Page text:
A Silver Lining For Retail Shrinkage?

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A Silver Lining For Retail Shrinkage?

ESM chats to Kristina Rogers, EY Global Consumer Leader, about whether retailers should re-evaluate the meaning of Shrinkage. This article first appeared in ESM’s January/February 2024 edition.

In January, EY Global Consumer Leader Kristina Rogers published an interesting article on LinkedIn, acknowledging the growing problem of shrinkage in the marketplace, but also suggesting that increased levels of shrinkage could, in fact, offer a ‘silver lining’ to retailers, prompting them to reimagine their product assortment, store layout, and relationship with the customer.

As Rogers put it, shrinkage is forcing retailers to “critically review and redesign the experience and product assortment they offer consumers. More associates and affordable products can help create the differentiated in-person shopping experience that brings consumers back to their stores.”

It’s an interesting take on what is certainly a growing challenge for retailers, so, with that in mind, ESM caught up with Rogers to discuss the potential ‘opportunities’ that shrinkage could present.

ESM: In recent years, retail has been very focused on improving efficiencies for the consumer. But has this led to increased shrinkage, do you think?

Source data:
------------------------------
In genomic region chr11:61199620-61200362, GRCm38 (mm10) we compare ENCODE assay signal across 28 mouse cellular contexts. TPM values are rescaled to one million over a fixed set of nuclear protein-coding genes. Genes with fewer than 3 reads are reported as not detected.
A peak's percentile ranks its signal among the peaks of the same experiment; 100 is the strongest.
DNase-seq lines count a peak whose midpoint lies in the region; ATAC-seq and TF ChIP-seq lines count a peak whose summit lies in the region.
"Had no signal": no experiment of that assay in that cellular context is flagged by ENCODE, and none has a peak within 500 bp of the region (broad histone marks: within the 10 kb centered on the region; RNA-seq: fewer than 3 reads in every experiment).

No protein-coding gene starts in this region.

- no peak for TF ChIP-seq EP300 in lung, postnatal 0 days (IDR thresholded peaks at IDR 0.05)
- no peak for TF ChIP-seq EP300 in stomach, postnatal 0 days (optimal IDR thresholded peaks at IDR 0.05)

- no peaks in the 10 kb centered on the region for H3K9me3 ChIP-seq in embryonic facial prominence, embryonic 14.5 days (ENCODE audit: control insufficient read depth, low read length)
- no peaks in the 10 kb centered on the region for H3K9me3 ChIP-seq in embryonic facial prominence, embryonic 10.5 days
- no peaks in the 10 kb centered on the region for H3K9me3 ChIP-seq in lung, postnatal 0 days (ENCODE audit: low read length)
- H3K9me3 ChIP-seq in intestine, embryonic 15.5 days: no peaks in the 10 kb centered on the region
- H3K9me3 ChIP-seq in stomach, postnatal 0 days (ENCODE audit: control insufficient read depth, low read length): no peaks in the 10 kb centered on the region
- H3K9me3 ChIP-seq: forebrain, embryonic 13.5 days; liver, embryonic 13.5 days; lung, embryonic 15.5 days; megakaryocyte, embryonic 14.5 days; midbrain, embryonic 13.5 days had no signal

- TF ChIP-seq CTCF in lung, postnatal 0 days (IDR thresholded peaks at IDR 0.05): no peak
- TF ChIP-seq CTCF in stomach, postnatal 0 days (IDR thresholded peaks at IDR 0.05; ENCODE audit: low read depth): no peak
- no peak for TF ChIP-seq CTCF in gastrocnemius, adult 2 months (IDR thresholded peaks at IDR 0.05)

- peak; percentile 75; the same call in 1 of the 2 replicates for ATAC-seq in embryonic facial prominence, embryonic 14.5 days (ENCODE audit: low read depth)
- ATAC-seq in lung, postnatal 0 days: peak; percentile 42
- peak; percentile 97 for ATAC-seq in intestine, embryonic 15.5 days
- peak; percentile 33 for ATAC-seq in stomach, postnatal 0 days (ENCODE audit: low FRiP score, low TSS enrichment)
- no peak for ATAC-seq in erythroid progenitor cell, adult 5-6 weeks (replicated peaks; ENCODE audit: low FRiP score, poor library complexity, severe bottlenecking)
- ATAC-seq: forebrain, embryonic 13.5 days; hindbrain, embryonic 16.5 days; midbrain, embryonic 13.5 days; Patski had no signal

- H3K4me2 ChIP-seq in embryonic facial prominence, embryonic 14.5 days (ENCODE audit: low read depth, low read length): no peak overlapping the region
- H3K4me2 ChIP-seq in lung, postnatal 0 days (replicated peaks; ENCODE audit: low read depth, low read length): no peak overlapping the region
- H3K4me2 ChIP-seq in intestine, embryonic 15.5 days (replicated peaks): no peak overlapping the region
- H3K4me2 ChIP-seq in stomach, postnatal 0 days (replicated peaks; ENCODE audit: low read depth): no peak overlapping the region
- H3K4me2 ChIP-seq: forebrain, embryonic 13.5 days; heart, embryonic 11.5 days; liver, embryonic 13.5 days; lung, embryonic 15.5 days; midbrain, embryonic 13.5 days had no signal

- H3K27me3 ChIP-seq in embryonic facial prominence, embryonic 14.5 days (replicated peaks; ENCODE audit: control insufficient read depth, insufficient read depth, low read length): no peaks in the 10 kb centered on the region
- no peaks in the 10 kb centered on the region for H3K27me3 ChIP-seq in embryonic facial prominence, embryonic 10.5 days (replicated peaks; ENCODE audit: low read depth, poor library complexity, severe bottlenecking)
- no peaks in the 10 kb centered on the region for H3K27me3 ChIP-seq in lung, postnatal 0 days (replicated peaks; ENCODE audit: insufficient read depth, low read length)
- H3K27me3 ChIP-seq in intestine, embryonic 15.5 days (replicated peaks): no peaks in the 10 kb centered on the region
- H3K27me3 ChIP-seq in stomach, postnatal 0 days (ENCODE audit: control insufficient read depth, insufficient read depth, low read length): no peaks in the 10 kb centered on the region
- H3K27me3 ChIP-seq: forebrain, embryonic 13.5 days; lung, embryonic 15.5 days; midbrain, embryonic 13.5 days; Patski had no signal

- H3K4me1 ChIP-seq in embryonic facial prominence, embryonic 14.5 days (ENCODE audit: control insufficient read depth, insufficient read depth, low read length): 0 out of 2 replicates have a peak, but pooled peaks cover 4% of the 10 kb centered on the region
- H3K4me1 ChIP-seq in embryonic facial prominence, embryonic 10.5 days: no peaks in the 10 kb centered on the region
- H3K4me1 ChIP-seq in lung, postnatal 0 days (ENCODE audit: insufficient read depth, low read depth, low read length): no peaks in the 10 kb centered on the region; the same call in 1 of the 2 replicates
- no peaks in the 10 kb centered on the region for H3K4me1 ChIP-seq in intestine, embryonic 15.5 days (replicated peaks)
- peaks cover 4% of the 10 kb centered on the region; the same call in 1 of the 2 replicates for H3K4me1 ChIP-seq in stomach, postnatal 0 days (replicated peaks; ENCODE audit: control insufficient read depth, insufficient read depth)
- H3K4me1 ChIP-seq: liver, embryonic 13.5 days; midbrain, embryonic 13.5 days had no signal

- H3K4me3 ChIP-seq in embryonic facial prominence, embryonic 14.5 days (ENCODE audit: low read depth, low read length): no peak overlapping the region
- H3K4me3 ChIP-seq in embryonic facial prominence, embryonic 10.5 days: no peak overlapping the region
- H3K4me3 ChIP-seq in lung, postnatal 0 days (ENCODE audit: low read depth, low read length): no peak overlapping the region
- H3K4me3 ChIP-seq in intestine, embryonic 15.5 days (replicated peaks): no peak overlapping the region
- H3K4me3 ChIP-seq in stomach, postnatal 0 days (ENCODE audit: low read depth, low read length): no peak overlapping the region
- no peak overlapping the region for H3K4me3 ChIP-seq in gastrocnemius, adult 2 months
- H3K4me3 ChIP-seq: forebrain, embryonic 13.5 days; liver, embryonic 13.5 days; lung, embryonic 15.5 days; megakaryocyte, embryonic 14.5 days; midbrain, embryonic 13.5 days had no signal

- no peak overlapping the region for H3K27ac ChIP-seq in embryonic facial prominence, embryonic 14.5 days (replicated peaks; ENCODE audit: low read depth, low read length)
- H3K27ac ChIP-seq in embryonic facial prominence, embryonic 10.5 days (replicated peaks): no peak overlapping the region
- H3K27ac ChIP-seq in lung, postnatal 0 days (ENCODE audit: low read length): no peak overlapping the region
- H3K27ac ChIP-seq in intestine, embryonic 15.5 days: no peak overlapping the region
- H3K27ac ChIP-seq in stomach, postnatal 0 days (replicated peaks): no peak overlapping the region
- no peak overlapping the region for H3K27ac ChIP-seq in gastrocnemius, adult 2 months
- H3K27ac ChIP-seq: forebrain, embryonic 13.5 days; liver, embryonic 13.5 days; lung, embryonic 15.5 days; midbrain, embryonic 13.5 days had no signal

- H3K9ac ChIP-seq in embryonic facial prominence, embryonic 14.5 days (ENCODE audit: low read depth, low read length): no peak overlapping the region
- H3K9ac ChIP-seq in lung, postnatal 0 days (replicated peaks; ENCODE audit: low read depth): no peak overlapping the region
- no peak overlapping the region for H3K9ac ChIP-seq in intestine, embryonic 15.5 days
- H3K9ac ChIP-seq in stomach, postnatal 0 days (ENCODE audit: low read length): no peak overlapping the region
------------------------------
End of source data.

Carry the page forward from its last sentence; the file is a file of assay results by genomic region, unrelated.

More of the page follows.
Kristina Rogers: In recent years, the implementation of retail technology has helped the consumer more in terms of shopping, checking out and payments, for example. 


There has been a certain level of pullback on some of that, however, to ensure that the retailer has a more complete view on whether that is adding to the issue of theft and shrink, or what are the ways in which, maybe, they need to rethink either store design or the number of staff that are in control of some of these operations in the store.

There’s certainly a difference between how grocery and drugstore/pharmacy settings are addressing this. Certainly, in the latter, we’ve observed and tracked higher-value items, many of which are now being locked up in a cabinet, requiring assistance from staff. In some places, the retailer has elevated their service to accompany this change, while in other places, this hasn’t necessarily been the case.

What you’re advocating for is a balance – maintaining convenience and a smooth transaction process, but incorporating a more human touch, rather than relying solely on automation?

Anecdotally, I’ve observed that retailers here in the US have increased the presence of staff, particularly around self-checkout areas. I was actually surprised during my recent visit to the UK by how automated and solitary the ordering and checkout processes were for me as a customer – there appeared to be fewer staff around.

In the US they seem to have structured it differently, with a notable number of staff available to assist, monitor, and ensure a smooth process.


When self-checkouts and automation were introduced, there were fears that this would lead to job losses. However, in the US, as you’re saying, while there is still automation around the checkout process, there’s also a trend for retailers to heavily emphasise personnel, loading the store and the checkout area with staff?